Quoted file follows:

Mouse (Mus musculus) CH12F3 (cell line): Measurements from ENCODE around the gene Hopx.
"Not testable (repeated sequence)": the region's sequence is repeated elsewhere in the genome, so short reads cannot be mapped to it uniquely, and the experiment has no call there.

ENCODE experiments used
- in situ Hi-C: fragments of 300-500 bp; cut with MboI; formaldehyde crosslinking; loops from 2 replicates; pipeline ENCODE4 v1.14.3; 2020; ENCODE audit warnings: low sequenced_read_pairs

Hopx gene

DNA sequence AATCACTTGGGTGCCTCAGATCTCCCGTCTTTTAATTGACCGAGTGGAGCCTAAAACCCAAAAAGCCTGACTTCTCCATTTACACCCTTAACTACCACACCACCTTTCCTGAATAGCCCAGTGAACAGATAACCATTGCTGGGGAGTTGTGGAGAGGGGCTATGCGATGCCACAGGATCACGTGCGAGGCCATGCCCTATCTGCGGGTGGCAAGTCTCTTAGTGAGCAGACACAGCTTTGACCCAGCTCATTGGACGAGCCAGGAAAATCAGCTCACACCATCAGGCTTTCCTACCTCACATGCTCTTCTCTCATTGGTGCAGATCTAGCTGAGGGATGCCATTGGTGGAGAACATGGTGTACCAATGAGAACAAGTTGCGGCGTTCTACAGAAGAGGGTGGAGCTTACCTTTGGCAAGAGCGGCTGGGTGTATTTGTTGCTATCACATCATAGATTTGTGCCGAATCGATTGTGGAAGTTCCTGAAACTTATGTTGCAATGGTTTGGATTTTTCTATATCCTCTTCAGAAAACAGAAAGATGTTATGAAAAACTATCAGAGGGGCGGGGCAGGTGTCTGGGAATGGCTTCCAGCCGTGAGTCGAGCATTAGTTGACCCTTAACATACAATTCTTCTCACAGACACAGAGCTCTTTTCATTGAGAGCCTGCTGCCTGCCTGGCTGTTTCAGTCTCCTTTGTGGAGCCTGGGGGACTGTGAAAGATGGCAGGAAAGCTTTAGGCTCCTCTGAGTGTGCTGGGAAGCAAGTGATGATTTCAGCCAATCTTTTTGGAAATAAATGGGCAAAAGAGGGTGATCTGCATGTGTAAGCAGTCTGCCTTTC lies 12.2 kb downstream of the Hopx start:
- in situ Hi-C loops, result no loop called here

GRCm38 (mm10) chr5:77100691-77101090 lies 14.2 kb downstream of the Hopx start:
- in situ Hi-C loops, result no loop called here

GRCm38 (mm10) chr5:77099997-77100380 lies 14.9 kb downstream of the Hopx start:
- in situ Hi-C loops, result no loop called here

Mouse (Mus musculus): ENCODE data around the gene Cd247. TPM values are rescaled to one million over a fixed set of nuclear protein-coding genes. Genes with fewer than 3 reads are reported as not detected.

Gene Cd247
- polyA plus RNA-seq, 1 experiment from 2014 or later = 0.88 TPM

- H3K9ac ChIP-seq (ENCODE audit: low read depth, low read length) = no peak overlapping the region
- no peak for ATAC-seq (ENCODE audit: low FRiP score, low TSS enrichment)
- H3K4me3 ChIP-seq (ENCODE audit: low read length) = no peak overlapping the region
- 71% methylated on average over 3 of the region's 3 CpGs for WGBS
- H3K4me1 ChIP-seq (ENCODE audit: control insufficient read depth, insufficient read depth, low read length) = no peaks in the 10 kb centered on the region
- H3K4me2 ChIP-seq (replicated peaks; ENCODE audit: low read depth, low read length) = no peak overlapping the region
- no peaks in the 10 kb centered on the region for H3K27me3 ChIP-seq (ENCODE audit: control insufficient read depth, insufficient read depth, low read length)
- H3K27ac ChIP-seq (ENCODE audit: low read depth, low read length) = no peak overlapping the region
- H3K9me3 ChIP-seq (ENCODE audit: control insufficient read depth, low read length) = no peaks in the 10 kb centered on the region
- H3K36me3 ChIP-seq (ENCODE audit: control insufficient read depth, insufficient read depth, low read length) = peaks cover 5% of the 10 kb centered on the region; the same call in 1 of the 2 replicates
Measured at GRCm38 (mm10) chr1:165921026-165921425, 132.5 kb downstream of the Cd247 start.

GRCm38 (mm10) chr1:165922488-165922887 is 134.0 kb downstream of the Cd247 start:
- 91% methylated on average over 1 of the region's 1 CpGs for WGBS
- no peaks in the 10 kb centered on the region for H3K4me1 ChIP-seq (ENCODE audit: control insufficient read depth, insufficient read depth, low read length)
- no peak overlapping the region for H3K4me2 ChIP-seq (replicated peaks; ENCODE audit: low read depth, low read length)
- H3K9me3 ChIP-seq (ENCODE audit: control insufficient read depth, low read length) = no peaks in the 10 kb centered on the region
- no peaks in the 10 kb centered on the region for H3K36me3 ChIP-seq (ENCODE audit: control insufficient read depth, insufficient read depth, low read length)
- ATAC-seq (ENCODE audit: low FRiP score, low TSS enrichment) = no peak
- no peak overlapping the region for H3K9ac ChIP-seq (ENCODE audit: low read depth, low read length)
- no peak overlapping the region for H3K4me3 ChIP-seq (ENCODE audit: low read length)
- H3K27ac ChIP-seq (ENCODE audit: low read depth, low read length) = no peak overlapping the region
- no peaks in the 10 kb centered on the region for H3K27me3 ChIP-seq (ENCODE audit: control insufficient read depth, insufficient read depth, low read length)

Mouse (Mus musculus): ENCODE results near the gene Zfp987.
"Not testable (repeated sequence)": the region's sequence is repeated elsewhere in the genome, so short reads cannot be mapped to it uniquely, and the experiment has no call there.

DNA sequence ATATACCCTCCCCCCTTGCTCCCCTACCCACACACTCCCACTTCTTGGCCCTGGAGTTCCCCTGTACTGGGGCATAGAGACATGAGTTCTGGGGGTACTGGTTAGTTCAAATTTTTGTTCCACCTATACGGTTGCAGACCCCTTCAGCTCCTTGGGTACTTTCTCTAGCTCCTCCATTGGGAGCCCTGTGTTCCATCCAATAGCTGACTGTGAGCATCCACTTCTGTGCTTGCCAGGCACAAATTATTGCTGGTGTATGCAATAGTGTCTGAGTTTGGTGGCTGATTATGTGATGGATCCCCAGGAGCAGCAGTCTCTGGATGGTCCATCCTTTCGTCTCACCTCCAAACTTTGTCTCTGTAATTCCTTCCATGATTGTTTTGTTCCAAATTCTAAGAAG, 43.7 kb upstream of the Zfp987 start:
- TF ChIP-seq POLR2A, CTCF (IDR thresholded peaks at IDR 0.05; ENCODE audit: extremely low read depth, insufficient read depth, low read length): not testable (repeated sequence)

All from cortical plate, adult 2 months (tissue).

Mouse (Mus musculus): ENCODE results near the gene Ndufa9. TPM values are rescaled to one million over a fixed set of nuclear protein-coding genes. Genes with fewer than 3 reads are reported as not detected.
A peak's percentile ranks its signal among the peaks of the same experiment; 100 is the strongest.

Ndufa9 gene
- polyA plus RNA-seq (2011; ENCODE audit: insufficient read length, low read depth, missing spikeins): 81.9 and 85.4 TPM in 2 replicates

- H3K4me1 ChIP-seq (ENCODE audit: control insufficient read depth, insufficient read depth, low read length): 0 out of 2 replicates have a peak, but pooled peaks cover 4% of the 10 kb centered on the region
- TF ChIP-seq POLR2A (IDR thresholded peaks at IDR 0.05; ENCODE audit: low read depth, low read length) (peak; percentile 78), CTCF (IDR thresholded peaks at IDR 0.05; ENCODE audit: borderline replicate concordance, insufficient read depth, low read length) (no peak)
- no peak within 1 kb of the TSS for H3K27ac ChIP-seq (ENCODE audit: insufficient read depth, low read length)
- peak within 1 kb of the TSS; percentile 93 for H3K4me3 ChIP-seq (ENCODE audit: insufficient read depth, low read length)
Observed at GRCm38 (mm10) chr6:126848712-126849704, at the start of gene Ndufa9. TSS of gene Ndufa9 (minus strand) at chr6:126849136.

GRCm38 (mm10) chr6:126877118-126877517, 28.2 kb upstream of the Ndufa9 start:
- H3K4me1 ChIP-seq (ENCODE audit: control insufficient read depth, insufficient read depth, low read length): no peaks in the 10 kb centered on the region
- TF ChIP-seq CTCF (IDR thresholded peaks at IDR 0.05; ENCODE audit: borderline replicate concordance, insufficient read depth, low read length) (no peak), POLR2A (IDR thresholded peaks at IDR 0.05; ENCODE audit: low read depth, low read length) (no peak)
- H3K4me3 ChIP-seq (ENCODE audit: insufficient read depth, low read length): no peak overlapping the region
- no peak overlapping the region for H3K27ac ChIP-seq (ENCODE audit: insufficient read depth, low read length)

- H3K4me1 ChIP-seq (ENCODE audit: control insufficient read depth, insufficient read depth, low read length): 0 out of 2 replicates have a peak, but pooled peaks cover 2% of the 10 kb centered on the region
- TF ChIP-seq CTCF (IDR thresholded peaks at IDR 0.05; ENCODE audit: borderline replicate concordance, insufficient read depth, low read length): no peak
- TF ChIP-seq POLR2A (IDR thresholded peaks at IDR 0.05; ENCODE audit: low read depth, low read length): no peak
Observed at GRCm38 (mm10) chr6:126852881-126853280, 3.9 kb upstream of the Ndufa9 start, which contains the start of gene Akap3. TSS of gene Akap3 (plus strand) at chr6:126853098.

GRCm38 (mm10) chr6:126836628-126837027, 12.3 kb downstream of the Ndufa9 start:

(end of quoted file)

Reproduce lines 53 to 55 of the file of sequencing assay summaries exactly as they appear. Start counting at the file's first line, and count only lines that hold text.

- TF ChIP-seq CTCF (IDR thresholded peaks at IDR 0.05; ENCODE audit: borderline replicate concordance, insufficient read depth, low read length) (no peak), POLR2A (IDR thresholded peaks at IDR 0.05; ENCODE audit: low read depth, low read length) (no peak)
- H3K4me3 ChIP-seq (ENCODE audit: insufficient read depth, low read length): no peak overlapping the region
- no peak overlapping the region for H3K27ac ChIP-seq (ENCODE audit: insufficient read depth, low read length)